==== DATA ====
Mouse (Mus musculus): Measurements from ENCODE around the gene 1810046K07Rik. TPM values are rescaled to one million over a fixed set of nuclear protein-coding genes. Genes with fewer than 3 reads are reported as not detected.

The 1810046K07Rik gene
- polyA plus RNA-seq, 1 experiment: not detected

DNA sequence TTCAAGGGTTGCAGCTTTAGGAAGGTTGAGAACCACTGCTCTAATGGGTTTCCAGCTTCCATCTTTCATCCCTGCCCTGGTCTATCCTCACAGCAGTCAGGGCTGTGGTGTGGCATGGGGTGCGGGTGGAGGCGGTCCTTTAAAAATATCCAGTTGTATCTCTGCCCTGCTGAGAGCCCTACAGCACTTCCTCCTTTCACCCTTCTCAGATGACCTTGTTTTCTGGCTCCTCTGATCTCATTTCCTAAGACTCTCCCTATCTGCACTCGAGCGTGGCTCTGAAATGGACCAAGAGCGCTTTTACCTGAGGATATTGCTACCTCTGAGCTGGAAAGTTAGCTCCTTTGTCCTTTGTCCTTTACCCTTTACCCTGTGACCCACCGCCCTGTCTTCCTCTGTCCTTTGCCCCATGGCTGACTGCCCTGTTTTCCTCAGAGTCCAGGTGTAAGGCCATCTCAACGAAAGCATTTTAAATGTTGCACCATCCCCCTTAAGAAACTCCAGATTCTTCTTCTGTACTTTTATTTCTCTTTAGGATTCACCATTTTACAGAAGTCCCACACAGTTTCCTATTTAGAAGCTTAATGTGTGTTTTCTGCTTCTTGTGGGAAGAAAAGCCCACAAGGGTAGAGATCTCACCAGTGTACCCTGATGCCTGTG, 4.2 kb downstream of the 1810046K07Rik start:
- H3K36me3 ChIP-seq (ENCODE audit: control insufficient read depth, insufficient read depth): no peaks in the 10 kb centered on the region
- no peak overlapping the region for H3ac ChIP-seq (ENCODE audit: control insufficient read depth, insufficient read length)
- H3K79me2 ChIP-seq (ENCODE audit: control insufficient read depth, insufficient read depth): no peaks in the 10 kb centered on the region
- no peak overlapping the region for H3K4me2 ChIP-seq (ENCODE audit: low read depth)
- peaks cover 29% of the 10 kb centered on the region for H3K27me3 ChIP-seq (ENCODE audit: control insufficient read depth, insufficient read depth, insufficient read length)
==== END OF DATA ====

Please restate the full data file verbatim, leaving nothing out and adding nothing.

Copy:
Mouse (Mus musculus): Measurements from ENCODE around the gene 1810046K07Rik. TPM values are rescaled to one million over a fixed set of nuclear protein-coding genes. Genes with fewer than 3 reads are reported as not detected.

The 1810046K07Rik gene
- polyA plus RNA-seq, 1 experiment: not detected

DNA sequence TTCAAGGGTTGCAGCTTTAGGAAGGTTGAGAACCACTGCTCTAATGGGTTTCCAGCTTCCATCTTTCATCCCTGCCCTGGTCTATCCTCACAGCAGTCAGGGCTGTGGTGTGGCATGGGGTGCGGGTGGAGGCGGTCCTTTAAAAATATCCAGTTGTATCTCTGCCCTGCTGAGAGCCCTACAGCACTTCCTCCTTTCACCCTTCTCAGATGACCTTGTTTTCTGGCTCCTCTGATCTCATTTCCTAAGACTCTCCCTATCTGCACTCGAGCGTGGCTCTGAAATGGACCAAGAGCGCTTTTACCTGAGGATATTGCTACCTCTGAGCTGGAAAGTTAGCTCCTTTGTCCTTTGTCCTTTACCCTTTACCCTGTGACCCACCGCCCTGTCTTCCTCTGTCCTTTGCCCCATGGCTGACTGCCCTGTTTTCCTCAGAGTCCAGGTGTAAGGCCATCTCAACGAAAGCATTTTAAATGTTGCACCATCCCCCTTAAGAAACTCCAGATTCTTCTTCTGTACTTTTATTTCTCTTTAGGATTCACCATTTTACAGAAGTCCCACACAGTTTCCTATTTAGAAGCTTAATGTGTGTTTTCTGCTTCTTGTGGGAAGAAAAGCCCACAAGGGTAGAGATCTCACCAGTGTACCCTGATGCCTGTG, 4.2 kb downstream of the 1810046K07Rik start:
- H3K36me3 ChIP-seq (ENCODE audit: control insufficient read depth, insufficient read depth): no peaks in the 10 kb centered on the region
- no peak overlapping the region for H3ac ChIP-seq (ENCODE audit: control insufficient read depth, insufficient read length)
- H3K79me2 ChIP-seq (ENCODE audit: control insufficient read depth, insufficient read depth): no peaks in the 10 kb centered on the region
- no peak overlapping the region for H3K4me2 ChIP-seq (ENCODE audit: low read depth)
- peaks cover 29% of the 10 kb centered on the region for H3K27me3 ChIP-seq (ENCODE audit: control insufficient read depth, insufficient read depth, insufficient read length)